13 cameras

13 Cameras (Movie Review)

The title of the film hints at the voyeuristic undertones of this psychological thriller, which follows a young couple and their hapless landlord. They don’t know their neighbor, Gerald (Neville Archambault), is recording their every move. In addition, the movie is a bit too straight-laced, with the relationship woes of Claire and Ryan being undercooked. In the film, the filmmakers avoid the trap of making this a found-footage type of movie, and instead create an effective thriller, which makes us care about the characters in this way.

“13 Cameras” is one of those rare films where the premise is a home invasion film that deals with the secret fears of homeowners. While most movies about this type of situation involve a snooping killer, 13 Cameras is a more personal tale, dealing with a landlord who invades a house. It’s also a little less harrowing, because the story doesn’t revolve around a murderer, but instead, a creepy landlord who tries to spy on his tenants.

Another mistake that Zarcoff made was presenting Gerald as an obvious villain. It is also a little disconcerting to think that a trustworthy landlord would put his tenants in harm’s way without their knowledge. Nevertheless, the movie is well worth a watch, and the cast provides solid performances. The movie’s most effective feature is its use of found footage and its unsettling tone. As for the plot, the director has done an excellent job of evoking tension and mystery in his debut feature.

While the movie focuses on a simple plot, it is a great example of an inventive approach to home invasion horror films. The film’s title is a cryptic homage to the Paranormal Activity series. Repeated shots of the newlywed couple in the pool appear to reference Paranormal Activity 2, where the landlord sets up surveillance cameras all around the house. There are also many similarities with the slumlord in this movie, but the latter is a more believable retelling of an actual event.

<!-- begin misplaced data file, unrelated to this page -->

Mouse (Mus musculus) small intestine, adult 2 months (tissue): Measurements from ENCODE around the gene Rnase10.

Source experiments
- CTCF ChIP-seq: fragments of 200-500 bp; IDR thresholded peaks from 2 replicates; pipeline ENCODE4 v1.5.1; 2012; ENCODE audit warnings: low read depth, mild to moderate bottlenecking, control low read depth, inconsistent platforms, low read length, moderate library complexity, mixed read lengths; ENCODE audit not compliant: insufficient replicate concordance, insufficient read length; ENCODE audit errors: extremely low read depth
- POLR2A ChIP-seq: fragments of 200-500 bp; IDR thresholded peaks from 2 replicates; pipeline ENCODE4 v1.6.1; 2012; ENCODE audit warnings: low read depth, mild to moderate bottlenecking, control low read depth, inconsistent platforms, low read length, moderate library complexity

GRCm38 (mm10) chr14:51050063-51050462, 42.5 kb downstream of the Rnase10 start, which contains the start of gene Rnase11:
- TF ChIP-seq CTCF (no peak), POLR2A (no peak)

In the first half of the film, Gerald, a smarmy salesman, installs security cameras in his rental property so that he can spy on his tenants. This is a self-stimulation method for Gerald, who is seen only by his tenants. While the camera is a good tool, the filmmakers do not exploit it too heavily. The film has a lot of potential to be a true genre film, but it does need to be more ambitious.

While this may be the most ominous scenario in the film, it is a highly entertaining one aimed at teenagers. It follows a young couple as they try to raise a family while living under the watchful gaze of their landlord Gerald. The film is based on a real-life case, and the real-life events that unfold are portrayed by the protagonists. The story is a very satirical comedy with a dark undertone.

The main character, Gerald, is a sleazy, self-absorbed man. He spends his time working in a basement, and his neighbor, Claire, a smarmy woman, is his office assistant. They have an affair, and he rationalizes this by saying he needs Hannah’s affection for himself. When he finds out that Hannah is pregnant, he invites her to the house.

The main character, Gerald, grunts and grinds his way through the film. He is a man of mystery who tries to escape from his abusive wife and husband. However, he is a human, and is the true protagonist of the film. He is a sleazy serial killer who targets women at a hotel. He is the ultimate home invasion. Fortunately, the filmmakers have the means to make such a thriller in a more realistic way than most.